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From stem, all variables are integers, but no indication whether they are negative, non-negative, etc. so negative, positive and zero must be tried. From statement 1 - c>a. That's fine, but what if a = -2, c is -1, and b is -1? Then b+c not bigger than a. Could plug in numbers to make statement true as well - therefore insufficient.
From statement 2 - abc>0. So all integers are positive. but no indication that they are different integers. If a = 1, b = 2, and c = 1, then answer is no. But would be easy to plug in other #'s to make it true. So statement 2 also insufficient.
Together - c >a, b>a, all numbers are positive...therefore b+c>a. Sufficient.
C it is. _________________
From stem, all variables are integers, but no indication whether they are negative, non-negative, etc. so negative, positive and zero must be tried. From statement 1 - c>a. That's fine, but what if a = -2, c is -1, and b is -1? Then b+c not bigger than a. Could plug in numbers to make statement true as well - therefore insufficient. From statement 2 - abc>0. So all integers are positive. but no indication that they are different integers. If a = 1, b = 2, and c = 1, then answer is no. But would be easy to plug in other #'s to make it true. So statement 2 also insufficient. Together - c >a, b>a, all numbers are positive...therefore b+c>a. Sufficient. C it is.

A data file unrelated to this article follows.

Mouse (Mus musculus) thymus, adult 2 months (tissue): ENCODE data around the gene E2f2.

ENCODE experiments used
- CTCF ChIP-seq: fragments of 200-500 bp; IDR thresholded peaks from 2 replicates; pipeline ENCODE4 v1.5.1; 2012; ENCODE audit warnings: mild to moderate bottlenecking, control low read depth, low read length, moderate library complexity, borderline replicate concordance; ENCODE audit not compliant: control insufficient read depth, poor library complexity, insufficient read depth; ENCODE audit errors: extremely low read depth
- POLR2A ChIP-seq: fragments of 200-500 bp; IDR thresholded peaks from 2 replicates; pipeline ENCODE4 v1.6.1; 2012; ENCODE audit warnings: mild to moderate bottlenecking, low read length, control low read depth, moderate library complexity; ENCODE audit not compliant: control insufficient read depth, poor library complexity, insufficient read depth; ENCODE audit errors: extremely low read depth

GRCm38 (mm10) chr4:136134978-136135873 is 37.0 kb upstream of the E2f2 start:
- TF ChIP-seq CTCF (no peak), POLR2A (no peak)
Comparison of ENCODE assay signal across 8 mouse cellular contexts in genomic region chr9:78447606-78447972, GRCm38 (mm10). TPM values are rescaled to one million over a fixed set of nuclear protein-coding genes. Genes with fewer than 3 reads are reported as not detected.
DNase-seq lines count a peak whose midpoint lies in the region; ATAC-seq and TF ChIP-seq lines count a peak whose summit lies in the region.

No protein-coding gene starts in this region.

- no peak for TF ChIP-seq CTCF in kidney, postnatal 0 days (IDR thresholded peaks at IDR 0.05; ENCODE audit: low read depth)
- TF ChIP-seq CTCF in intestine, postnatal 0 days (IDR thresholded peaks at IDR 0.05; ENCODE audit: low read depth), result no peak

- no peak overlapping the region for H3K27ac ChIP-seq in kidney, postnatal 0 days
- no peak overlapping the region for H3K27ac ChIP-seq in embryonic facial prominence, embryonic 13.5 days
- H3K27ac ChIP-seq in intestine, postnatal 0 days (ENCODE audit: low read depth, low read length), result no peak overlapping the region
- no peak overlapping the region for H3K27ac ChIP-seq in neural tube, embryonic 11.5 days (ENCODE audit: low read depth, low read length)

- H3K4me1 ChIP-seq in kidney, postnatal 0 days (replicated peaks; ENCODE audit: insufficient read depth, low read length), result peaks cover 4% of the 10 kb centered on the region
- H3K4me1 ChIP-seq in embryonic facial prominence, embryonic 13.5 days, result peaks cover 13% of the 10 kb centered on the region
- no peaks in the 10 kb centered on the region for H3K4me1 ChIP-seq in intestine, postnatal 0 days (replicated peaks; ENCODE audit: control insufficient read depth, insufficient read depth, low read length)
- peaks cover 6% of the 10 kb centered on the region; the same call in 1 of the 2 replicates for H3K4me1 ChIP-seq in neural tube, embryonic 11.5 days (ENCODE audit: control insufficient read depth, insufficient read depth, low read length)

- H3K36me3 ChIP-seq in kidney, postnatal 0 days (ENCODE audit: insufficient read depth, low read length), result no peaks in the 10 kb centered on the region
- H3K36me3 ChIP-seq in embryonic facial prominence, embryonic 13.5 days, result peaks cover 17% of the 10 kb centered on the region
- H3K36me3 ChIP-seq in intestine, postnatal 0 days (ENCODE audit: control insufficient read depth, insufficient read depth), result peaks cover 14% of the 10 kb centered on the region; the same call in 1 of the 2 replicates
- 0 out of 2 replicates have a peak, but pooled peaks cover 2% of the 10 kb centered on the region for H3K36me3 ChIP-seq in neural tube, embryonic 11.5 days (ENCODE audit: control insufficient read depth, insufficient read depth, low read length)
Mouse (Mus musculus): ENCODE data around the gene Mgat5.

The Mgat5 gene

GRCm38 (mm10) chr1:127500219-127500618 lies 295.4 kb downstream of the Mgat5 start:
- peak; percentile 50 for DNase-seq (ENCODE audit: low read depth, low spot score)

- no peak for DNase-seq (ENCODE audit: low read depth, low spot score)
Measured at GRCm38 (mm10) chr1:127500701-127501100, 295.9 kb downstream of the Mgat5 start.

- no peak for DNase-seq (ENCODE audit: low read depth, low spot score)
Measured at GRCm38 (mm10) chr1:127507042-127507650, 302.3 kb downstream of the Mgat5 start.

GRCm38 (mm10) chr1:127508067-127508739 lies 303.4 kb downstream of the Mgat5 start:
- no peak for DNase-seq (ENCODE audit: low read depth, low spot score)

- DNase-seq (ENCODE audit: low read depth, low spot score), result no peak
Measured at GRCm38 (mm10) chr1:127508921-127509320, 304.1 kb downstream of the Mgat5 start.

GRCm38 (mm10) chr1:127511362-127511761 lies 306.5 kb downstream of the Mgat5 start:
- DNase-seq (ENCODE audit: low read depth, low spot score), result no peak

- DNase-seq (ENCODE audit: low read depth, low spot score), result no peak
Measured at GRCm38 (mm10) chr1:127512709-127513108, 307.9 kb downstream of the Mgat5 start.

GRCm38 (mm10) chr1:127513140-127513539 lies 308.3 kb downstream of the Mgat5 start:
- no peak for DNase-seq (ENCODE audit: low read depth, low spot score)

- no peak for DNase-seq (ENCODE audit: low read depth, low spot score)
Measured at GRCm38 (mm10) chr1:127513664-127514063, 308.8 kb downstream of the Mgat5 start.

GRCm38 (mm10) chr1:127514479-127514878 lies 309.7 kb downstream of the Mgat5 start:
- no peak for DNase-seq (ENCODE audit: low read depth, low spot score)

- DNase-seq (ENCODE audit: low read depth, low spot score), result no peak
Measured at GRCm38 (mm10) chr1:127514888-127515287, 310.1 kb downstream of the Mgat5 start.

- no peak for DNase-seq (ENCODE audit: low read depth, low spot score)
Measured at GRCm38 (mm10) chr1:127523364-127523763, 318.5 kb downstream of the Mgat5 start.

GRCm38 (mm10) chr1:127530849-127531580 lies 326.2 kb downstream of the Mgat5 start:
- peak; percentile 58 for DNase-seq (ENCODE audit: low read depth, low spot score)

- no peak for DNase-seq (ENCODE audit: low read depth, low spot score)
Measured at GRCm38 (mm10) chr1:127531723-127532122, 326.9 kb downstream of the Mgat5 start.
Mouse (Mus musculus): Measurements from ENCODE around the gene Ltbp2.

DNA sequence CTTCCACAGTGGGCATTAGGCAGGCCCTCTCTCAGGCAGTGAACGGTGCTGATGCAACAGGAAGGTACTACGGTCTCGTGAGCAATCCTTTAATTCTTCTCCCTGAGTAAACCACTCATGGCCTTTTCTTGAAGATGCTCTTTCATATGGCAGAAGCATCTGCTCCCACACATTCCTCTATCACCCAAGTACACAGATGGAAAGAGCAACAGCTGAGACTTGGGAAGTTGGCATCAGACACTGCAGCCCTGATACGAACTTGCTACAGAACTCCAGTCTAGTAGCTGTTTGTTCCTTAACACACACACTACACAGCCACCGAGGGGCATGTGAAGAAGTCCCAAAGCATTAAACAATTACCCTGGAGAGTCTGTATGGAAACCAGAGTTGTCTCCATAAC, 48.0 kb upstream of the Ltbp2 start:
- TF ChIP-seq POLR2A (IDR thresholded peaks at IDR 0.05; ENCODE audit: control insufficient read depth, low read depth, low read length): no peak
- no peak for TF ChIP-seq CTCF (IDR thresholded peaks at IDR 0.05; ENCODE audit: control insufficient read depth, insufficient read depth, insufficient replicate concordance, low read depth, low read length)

From stem, all variables are integers, but no indication whether they are negative, non-negative, etc. so negative, positive and zero must be tried. From statement 1 - c>a. That's fine, but what if a = -2, c is -1, and b is -1? Then b+c not bigger than a. Could plug in numbers to make statement true as well - therefore insufficient. From statement 2 - abc>0. So all integers are positive. but no indication that they are different integers. If a = 1, b = 2, and c = 1, then answer is no. But would be easy to plug in other #'s to make it true. So statement 2 also insufficient. Together - c >a, b>a, all numbers are positive...therefore b+c>a. Sufficient. C it is.
Not necessarily true, but otherwise perfect!
I wud say it is B.
Here's an example:
Given:
1. b > a ( From Question Stem)
2. abc > 0 ( From Statement II)
From 2: either all are positive or two of them are negative.